"The new business...will design and install systems of sensors and back-end software to monitor water pipes, reservoirs, rivers and harbors, according to Sharon Nunes, who heads the Big Green venture.

IBM has been touting its ability to help create a "smarter planet" by designing systems to monitor physical world activities such as electricity flows and traffic patterns. "There's a lot of stress on water systems around the world. With a limited supply, you'd better be able to manage it," said Ms. Nunes. She estimates that information technology for water management could become a $20 billion market."

Sure, you could say that IBM selling IT for water management is business as usual, but the truly interesting part of this announcement is the research development:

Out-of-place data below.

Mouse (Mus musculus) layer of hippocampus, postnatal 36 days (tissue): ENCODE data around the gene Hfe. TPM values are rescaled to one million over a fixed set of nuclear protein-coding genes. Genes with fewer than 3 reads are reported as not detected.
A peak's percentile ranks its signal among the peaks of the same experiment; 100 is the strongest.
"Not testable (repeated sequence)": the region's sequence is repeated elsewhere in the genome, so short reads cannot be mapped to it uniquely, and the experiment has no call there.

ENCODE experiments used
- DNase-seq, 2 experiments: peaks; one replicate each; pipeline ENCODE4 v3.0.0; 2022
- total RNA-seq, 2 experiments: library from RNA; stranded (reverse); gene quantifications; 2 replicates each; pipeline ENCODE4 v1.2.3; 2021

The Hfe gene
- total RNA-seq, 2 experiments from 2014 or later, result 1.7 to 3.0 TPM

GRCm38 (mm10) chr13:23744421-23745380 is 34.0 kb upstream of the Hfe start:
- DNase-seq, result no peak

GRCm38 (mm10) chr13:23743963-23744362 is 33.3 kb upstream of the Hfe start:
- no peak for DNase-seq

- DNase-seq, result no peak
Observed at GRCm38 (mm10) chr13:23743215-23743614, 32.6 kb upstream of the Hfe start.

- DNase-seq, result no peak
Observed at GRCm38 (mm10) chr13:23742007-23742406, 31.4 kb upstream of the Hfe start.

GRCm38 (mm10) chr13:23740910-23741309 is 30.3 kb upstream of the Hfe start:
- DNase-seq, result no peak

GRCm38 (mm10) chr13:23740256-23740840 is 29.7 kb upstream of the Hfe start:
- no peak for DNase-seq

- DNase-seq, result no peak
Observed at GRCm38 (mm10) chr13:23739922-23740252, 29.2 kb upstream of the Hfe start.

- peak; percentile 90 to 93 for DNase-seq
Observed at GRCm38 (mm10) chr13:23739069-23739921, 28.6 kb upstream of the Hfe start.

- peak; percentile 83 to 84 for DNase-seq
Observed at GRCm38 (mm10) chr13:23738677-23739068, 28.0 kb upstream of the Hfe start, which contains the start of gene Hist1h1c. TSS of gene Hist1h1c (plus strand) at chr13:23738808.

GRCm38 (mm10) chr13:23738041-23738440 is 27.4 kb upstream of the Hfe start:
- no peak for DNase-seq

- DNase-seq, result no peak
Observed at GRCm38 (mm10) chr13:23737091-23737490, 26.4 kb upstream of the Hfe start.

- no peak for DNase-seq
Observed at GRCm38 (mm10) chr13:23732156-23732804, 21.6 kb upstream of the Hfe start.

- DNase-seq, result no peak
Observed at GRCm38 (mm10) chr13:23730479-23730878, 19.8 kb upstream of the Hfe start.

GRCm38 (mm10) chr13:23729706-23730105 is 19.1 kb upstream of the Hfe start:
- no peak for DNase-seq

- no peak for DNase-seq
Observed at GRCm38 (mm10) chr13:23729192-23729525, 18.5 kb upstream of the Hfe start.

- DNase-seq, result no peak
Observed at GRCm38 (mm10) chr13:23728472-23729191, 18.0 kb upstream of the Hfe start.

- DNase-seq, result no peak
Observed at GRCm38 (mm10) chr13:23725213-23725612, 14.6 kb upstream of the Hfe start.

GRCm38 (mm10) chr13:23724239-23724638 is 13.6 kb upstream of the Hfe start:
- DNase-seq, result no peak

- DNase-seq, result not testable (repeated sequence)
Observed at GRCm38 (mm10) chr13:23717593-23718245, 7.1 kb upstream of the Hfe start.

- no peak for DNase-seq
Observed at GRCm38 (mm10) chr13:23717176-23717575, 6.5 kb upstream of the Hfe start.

"In a related development, IBM researchers said they have created a new desalination-membrane technology that goes beyond current systems and removes arsenic and boron salts from contaminated ground water, making it safe for humans. Desalination membranes filter out salts, allowing clean water to pass through.

Robert Allen, a chemist at IBM's Almaden, Calif., lab said that his team found a way to put a polymer designed for immersive lithography -- a technique for making semiconductors -- into membranes that reject the toxic salts. He said arsenic contamination is a problem in some water supplies in Texas, Turkey, Bangladesh and China. IBM expects to license the technology rather than make desalination plants itself."

For a quick overview of the breakthrough, check out this youtube video.

This move comes days after CEO Samuel J. Palmisano addressed, in the chairman's letter of IBM's 2008 annual report (pdf), the economic climate:

"We're not looking back, we're looking ahead. We're continuing to invest in R&D, in strategic acquisitions, in growth initiatives--and most importantly, during these difficult times, in our people.